When shopping around for a dental practice evaluator, the top choice to lead the search should not be an attorney with little dental practice experience.
A dental practice owner looking for a dental practice evaluator is not putting himself in the best situation if the person leading the way is an attorney. That is because it is rare for an attorney to have had much if any experience in representing dental practices in general.
The situation with a divorce is even more complex than a divorce situation with a general business person. The main difference between the general business situation and the dental practice is goodwill and its significant value to the dental practice compared to its less-than-important value to the general business.
For the plaintiff or defendant in a dental practice divorce situation who has never been involved with litigation before, the retention of an attorney may seem like 1 step closer to completion. Unfortunately, this will not be the case if the attorney with no knowledge of dental practices or just a little bit of knowledge about the subject knows little about the occurrences in a dental practice. This expert attorney will need a lot of assistance in preparing his or her case for the courtroom and proceeding to trial. If the attorney has the humility or lack of ego to request help, the best place for him or her to go with the request is to a dental CPA.
A dental CPA who has had experience with dental practices as well as with dental practice evaluations and evaluations and the courtroom will be the best person to assist the attorney with his or her case. The dental CPA can’t present the case for the client to the court but he or she can prepare the attorney with questions to ask the witnesses so that the judge has a clear understanding of what the dental practice is all about. Since almost all judges are former attorneys, it is rare for them to know much about dental practices as well since they are also less likely to have had a client who was involved with a dental practice when they were practicing attorneys.
Time, money, and frustration felt in preparing for the trial:
For the client, the time spent preparing for the trial can be overwhelming. The hours and days of finding information that is needed for the proof presented when the trial is taking place become a true hardship. The work being undertaken and the time away from working with his or her dental practice becomes a severe financial burden for the client. Patients may start looking elsewhere for their oral care needs if their regular caregiver is not available to them. Constantly switching appointments with their patients is not a good thing to do even though it may not be avoidable as the information gathering seems to never come to an end.
There is also the need for money to pay the attorney and the dental CPA as they spend enormous amounts of time in the preparation of the case for the courtroom. The format for trial must be addressed like it will be going to court or at least to settlement conferences so there really shouldn’t be any skipping in the gathering of data and in its presentation. The frustration by the client is something that is really difficult to quantify since to those who have not been to court, the never-ending requests to gather information and then find more data for responses to depositions and settlement conferences seems surreal.
Time and loss of practice identity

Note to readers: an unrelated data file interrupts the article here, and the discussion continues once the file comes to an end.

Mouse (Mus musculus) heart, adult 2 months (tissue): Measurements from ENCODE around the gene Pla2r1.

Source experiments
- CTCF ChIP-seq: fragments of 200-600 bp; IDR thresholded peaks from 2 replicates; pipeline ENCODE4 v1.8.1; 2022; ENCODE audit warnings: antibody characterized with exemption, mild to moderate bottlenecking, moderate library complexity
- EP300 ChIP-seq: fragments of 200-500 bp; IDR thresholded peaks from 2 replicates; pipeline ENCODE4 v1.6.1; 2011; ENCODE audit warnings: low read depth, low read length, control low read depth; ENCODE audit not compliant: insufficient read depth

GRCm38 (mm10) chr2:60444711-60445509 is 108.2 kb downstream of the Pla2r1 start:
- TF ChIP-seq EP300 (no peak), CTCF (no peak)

With the hard work and years of identity building spent with the dental practice, the amount of time incurred with the preparation for the trial seems like it is pulling away the work that was done to build the practice. The reputation of employees can be severely affected by the time and money spent on the preparation for the trial as it took away from the relationships that took years to build. The only alternative to end this drain of time and money and loss of dental practice credibility may be a settlement that may cost thousands of dollars more than expected in a trial. This may leave the dentist in an almost impossible situation concerning the options that are available. There is no easy way for the dentist to end this problem where he or she can feel like whatever choice is taken will be the correct one so that his or her life can go on peacefully.
Summary of the steps to take as the divorce process begins:
If the dentist chooses to retain an attorney without the advice of his or her dental CPA, the hope is that the attorney does not possess such a big ego that the advice of the dental CPA is ignored. In the almost perfect situation, the dentist has retained the dental CPA first, and this person then assists with the hiring of the attorney. This is because the dental CPA has probably worked with attorneys in the past who have represented practices during divorce proceedings.
This process allows the dental CPA to know those attorneys who have excelled with their representation of dental practices and those who have not. One of the first things the dental CPA will recommend to the dentist is that he or she retain a dental practice evaluator to prepare a dental practice valuation based on the financial records of the dentist. This will be of the utmost importance for the determination of which party to the divorce case receives what amount of distribution from the dental practice. Sometimes the adverse party does not bother with getting a dental practice valuation. This is not something to be concerned about for the dentist since the mediator or judge will have the dentist’s independent valuation and will have nothing else to use to determine the outcome of the case. Being prepared is extremely important since it is the dentist’s practice that is being looked at for its division.